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the Federal Home Loan Bank Board has never been stronger or better, and the institutions themselves are sound and efficiently operated and managed.

6. The creation of two separate agencies with overlapping duties and functions, tends to weaken Government administration rather than strengthen it. Any reorganization plan involving as it does an industry of $40 billion and of such great importance to the American people in the field of thrift and home financing should not be effected until it has had very careful study and thought. There is no impending emergency or crisis that would demand the adoption of any plan without careful study.

For the foregoing reasons it is respectfully submitted that Reorganization Plan No. 2 of 1956 should be rejected by Congress.

Chairman Dawson. Mr. Highsmith.



My name is Albert W. Highsmith, of Arlington, Va. I am organizational director for the Citizens Committee for the Hoover Report, 441 Lexington Avenue, New York.

The acting chairman of the citizens committee, Julian S. Myrick, has asked me to present the following statement to your committee on behalf of Reorganization Plan No. 2.

Reorganization Plan No. 2, submitted to Congress by President Eisenhower, on May 17, 1956, is in accord with a recommendation of the Commission on Organization of the Executive Branch of the Government submitted to Congress in its report on lending, guaranteeing, and insurance activities.

In recommendation No. 4 of this report, the Commission proposed : That no person be permitted to serve as a member of the Home Loan Bank Board and the Federal Savings and Loan Insurance Corporation at the same time.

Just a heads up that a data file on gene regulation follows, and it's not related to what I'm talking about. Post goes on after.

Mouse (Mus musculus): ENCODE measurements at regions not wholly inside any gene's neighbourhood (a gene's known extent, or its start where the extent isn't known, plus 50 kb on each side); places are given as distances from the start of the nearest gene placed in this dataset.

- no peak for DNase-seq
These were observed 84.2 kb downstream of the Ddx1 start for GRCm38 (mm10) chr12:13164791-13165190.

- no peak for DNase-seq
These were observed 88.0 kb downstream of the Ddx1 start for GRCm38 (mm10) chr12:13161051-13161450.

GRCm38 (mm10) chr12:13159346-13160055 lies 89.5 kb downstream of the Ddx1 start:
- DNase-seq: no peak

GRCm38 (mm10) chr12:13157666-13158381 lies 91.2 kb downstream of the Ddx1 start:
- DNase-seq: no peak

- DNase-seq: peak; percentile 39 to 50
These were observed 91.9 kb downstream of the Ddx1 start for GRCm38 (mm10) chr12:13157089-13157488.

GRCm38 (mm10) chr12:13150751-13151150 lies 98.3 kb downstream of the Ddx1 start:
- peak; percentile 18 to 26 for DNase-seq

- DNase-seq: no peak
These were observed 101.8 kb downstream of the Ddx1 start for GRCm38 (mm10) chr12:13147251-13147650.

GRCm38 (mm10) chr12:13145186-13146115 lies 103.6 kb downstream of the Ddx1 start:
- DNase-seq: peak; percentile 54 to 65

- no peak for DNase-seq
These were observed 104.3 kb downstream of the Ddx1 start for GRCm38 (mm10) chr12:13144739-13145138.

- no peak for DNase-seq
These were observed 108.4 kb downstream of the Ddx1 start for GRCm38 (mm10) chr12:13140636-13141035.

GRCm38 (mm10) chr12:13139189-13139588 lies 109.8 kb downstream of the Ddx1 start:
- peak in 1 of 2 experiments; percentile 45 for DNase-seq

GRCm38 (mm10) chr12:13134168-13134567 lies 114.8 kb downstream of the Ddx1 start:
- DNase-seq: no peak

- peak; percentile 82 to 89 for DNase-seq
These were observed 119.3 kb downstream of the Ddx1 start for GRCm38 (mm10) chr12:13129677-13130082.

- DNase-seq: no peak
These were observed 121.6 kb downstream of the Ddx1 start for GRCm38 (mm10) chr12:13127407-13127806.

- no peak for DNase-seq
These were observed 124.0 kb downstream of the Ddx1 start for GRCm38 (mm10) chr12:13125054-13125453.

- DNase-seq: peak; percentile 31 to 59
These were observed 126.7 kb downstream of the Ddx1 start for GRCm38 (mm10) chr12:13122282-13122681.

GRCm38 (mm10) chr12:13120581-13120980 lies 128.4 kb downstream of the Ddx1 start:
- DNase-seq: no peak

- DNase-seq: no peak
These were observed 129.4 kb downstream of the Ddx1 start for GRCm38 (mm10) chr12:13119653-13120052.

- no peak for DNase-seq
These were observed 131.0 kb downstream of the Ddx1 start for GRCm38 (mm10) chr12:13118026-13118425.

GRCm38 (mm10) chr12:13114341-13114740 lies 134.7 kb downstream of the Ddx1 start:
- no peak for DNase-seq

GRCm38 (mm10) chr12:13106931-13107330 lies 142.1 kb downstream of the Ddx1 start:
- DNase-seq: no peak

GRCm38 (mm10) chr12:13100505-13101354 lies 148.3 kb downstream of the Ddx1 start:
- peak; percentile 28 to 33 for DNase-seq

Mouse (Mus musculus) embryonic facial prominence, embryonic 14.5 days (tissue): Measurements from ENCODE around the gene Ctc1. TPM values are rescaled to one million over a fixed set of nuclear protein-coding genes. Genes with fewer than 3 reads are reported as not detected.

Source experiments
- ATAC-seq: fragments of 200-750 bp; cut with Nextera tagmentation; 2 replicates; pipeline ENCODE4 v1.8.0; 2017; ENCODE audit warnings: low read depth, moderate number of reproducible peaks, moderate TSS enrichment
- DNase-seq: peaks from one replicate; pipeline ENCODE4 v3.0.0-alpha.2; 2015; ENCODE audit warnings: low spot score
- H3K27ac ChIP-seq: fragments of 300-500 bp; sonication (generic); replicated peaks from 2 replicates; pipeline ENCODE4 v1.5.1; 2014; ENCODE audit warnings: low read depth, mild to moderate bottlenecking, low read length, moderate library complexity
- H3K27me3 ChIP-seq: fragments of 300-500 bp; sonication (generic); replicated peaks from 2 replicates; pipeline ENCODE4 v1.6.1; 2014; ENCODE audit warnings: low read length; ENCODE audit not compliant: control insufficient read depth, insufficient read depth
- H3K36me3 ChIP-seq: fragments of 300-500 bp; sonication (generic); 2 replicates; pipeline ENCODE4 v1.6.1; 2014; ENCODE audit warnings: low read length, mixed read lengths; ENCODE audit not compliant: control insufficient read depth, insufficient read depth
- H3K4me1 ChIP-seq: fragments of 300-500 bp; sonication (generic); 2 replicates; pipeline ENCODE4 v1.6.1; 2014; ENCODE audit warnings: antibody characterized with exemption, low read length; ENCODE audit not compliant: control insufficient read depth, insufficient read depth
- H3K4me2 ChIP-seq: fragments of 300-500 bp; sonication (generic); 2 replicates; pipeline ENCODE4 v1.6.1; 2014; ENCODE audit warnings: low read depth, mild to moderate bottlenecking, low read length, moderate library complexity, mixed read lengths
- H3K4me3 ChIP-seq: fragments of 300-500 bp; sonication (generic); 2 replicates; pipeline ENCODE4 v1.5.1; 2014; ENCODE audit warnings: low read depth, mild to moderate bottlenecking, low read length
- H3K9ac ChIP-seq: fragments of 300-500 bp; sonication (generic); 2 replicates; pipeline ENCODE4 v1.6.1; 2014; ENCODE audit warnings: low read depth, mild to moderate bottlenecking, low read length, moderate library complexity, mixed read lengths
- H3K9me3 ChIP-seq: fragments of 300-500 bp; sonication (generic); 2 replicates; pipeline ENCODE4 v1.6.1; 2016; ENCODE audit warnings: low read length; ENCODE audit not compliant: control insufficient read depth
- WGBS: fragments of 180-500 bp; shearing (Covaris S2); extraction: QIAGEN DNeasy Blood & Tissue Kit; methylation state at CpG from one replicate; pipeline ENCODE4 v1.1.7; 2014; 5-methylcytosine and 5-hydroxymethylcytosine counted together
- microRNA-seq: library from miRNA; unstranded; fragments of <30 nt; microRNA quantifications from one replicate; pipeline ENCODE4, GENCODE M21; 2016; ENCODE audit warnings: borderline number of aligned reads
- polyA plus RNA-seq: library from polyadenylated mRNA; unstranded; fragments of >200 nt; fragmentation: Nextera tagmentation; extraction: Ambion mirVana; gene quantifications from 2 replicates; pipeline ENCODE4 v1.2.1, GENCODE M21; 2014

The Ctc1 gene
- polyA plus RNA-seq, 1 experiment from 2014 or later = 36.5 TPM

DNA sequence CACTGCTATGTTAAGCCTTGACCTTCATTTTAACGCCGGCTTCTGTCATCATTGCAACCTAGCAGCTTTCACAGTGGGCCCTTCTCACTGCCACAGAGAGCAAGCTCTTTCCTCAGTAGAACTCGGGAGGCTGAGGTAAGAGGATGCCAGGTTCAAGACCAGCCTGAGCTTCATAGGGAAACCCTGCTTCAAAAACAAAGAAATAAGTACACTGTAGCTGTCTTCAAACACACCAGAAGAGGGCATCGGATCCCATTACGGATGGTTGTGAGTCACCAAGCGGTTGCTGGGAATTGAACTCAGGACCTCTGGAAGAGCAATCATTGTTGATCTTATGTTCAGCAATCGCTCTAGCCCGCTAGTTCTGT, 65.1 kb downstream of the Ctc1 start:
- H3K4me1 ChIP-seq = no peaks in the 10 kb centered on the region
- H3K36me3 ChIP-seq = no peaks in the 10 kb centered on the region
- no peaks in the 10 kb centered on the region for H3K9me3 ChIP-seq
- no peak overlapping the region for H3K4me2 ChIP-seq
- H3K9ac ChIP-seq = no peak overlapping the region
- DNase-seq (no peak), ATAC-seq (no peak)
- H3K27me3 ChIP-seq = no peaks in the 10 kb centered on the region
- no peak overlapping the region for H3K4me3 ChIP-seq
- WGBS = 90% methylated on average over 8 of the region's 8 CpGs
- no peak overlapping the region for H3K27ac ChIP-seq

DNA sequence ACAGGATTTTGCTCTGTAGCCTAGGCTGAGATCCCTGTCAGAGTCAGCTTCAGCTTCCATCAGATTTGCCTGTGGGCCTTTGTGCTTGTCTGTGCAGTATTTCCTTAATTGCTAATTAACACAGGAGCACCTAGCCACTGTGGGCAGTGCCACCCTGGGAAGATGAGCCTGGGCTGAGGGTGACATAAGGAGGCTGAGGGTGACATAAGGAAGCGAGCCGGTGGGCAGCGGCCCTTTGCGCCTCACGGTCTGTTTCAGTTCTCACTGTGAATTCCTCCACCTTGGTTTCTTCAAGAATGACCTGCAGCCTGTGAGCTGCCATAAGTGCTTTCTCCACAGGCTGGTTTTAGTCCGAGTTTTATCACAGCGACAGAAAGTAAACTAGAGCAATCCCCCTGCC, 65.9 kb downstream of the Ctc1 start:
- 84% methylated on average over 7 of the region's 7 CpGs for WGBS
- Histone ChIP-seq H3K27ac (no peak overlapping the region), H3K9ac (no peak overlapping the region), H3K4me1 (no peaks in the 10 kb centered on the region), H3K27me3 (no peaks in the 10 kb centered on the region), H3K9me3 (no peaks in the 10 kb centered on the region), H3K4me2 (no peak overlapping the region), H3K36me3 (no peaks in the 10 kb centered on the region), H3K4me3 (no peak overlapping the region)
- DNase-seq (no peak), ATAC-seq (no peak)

Mr. Brown. May I interrupt right there. As a member of the Commission I think I recall this recommendation No. 4, and I have, of course, read this reorganization plan with a great deal of interest.

The Commission recommended that no person be permitted to serve as a member of the Home Loan Bank Board and the Federal Savings and Loan Insurance Corporation at the same time; but this plan provides that the Chairman of the Home Loan Bank Board shall serve.

Mr. HIGHSMITH. I realize there is some inconsistency.
Mr. Brown. Then it isn't fair to say this is exactly the same.
Mr. HIGHSMITH. No, I think the word "accord” is probably adequate.
Mr. Brown. That is all, Mr. Chairman, thank you.

Mr. HIGHSMITH. At present, the Federal Savings and Loan Insurance Corporation is controlled by the Federal Home Loan Bank Board. It is desirable and in the public interest that the management of these two agencies should be separately operated and administered. Such a separation is desirable, because their purposes and objectives might in some circumstances be in conflict. The objectives of the Home Loan Bank Board include promoting and encouraging home financing through making money available for mortgages while on the other hand that of the Federal Savings and Loan Insurance Corporation is to insure the deposits in savings and loan associations and similar institutions.

Since the latter's objective is to protect the interests of the depositors, its main concern must be the preservation of the assets of the savings and loan associations and other similar insured institutions.

Obviously, it is possible that conflicts might develop between an agency designed to protect the interest of the depositors in such associations and an agency concerned with the promotion of home building through making money available for mortgages. To protect more adequately the interests of depositors in such lending institutions, these two agencies of the Federal Government should be separated.